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AUPE members who want to learn more about how a joint consultation committee can help improve their workplaces now have a new resource available at their fingertips. Read on to learn how to access AUPE’s new online learning environment and get informed about these important committees.

EMAC – What is it?

The Employee Management Advisory Committee (EMAC) can be known by different names, including labour-management committees or joint consultation committees, but at its core it is a joint committee made of equal membership of both the employer and workers to help address workplace issues. The right to create these committees can be negotiated in the collective agreement during collective bargaining.

Some workplaces have benefited from these committees for some time, such as members of Local 039 at SAIT, who have had the right to establish one enshrined in their collective agreement for more than 15 years. The union’s representatives are chosen by the members to ensure fair representation. By holding regular meetings to discuss ongoing challenges, these committees can be an important part of a union’s advocacy by helping to identify emerging conflicts or other issues in a workplace so they can be addressed quickly and appropriately.

How does it work?

Many AUPE members will be familiar with the union grievance process, which can be used when an employer breaks one of the rules outlined in the collective agreement. While there is a purpose and time for the formal grievance procedure, it has a ‘win-lose’ nature that is sometimes not the best way to address workplace challenges in a cooperative way.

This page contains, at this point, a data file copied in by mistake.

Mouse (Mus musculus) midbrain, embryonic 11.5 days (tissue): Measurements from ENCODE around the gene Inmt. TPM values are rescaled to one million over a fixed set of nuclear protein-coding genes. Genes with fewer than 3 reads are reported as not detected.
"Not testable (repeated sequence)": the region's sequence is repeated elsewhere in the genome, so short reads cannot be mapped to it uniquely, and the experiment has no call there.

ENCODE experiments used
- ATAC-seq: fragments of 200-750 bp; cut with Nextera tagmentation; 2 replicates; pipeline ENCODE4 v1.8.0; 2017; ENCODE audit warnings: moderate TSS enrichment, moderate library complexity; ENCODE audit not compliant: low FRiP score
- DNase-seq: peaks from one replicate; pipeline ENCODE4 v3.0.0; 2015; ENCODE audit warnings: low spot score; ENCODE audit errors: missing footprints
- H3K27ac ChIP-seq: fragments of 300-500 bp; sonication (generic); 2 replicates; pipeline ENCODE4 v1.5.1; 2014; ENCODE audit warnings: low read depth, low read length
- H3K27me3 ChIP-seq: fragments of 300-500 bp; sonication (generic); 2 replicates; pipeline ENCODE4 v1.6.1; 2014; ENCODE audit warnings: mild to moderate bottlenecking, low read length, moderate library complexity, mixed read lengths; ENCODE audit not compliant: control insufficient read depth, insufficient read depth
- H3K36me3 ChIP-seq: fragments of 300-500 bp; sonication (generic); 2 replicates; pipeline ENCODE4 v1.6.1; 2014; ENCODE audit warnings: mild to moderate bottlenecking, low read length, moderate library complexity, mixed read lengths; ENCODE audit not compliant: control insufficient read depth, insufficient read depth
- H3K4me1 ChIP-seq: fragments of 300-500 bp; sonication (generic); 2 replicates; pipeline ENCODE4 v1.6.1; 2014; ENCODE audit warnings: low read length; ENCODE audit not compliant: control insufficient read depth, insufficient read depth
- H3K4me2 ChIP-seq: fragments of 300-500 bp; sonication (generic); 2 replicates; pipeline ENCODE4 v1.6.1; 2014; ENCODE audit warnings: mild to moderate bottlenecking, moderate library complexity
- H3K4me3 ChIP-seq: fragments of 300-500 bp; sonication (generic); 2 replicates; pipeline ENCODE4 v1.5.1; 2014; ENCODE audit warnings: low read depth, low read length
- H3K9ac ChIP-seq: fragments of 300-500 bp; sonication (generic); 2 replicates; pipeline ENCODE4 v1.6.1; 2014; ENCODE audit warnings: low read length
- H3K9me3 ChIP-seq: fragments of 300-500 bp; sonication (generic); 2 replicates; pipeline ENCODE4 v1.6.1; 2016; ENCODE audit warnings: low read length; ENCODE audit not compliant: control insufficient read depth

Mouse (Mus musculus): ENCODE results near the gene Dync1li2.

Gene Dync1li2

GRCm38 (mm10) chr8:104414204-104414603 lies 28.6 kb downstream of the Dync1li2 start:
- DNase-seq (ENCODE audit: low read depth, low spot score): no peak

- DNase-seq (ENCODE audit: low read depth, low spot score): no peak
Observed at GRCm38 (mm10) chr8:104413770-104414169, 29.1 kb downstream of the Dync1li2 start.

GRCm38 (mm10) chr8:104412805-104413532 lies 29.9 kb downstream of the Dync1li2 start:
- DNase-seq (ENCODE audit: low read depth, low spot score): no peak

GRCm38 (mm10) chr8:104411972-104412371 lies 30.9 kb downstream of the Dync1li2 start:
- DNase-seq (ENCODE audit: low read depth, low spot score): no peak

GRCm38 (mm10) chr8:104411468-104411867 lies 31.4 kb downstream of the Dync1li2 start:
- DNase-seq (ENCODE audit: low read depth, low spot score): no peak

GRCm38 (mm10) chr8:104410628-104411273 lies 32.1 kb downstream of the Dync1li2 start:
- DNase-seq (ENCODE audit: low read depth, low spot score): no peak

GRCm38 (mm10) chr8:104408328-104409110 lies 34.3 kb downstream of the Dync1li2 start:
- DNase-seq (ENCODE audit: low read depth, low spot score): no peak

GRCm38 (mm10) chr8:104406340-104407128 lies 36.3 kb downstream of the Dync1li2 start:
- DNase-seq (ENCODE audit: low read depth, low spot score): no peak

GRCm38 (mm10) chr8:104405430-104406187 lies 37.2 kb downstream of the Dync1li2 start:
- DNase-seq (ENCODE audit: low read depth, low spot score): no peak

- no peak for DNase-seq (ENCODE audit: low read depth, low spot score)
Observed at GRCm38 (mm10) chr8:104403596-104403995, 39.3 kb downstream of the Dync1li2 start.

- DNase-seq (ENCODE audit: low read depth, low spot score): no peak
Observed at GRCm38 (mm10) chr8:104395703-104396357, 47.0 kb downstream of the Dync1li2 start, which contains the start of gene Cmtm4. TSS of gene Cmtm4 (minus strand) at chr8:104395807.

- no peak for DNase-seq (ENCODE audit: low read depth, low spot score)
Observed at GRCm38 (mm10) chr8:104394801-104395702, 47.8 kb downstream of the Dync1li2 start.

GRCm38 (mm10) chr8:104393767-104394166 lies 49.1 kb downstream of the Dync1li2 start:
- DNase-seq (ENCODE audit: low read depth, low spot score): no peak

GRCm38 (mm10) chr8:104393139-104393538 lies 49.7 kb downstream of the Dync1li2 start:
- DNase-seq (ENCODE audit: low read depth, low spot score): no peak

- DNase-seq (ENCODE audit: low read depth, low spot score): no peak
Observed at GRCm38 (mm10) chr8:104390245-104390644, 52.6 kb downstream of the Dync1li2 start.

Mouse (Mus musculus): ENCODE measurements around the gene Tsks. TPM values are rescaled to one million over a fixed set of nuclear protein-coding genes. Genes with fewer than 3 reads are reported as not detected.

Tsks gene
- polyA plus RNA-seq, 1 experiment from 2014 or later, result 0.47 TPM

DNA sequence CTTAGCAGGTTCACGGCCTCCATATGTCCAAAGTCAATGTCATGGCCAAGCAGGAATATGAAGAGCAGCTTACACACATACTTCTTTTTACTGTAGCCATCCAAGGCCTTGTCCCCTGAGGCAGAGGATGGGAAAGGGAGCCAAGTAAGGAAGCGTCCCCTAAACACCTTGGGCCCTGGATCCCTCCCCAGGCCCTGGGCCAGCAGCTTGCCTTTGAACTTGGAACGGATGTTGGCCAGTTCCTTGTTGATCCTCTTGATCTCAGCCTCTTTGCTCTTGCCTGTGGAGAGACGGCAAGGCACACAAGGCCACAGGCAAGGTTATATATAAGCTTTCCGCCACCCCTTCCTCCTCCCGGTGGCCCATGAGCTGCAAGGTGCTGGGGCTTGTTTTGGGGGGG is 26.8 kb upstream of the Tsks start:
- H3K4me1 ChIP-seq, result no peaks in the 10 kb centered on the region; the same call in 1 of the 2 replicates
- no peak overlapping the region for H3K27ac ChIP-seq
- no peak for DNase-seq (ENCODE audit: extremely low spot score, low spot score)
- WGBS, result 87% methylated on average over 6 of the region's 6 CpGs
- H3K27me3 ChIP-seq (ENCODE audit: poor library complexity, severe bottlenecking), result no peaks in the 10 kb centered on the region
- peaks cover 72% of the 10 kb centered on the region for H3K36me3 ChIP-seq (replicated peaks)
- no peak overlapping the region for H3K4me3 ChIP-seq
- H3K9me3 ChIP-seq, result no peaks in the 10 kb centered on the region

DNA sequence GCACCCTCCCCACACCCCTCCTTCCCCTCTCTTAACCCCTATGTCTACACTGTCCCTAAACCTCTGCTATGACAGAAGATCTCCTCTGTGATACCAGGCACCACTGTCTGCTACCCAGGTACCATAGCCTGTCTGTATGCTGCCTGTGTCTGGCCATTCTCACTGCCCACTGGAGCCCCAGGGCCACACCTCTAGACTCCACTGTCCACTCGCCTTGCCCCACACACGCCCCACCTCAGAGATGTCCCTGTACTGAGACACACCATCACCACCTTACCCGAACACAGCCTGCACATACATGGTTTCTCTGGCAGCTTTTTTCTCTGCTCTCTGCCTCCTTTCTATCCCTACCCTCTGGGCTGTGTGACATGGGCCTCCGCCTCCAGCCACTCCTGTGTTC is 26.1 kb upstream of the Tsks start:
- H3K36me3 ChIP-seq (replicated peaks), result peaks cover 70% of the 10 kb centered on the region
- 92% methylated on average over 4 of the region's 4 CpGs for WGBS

Instead, a worker who has a concern can bring it to one of the workplace committee representatives, who will in turn bring the issue to the table for discussion. Both the employer and labour representatives will have the opportunity to address the concern before it escalates.

Ultimately, joint labour management committees can play an important role in solving problems, by working together to try to improve the workplace environment, with the added benefit of improving employer-labour relations overall.

Want to learn more?

AUPE has developed a new online resource within our Education department offerings to help members better understand these joint workplace committees, their roles within them and the types of issues that can be brought to the committee table. The ‘Labour-Management Committees’ online learning environment is different from a traditional course because the online portal will stay open and accessible until 2021 to allow AUPE members registered for the course to continue to access resources and materials throughout that time.

The course is open to all levels – whether you’ve got experience on a committee or are curious about how they could work in your workplace. It also provides discussion forums for registered members to learn more about how to get involved or which types of issues can be brought to worker representatives on the committee. For more information, visit the AUPE website.

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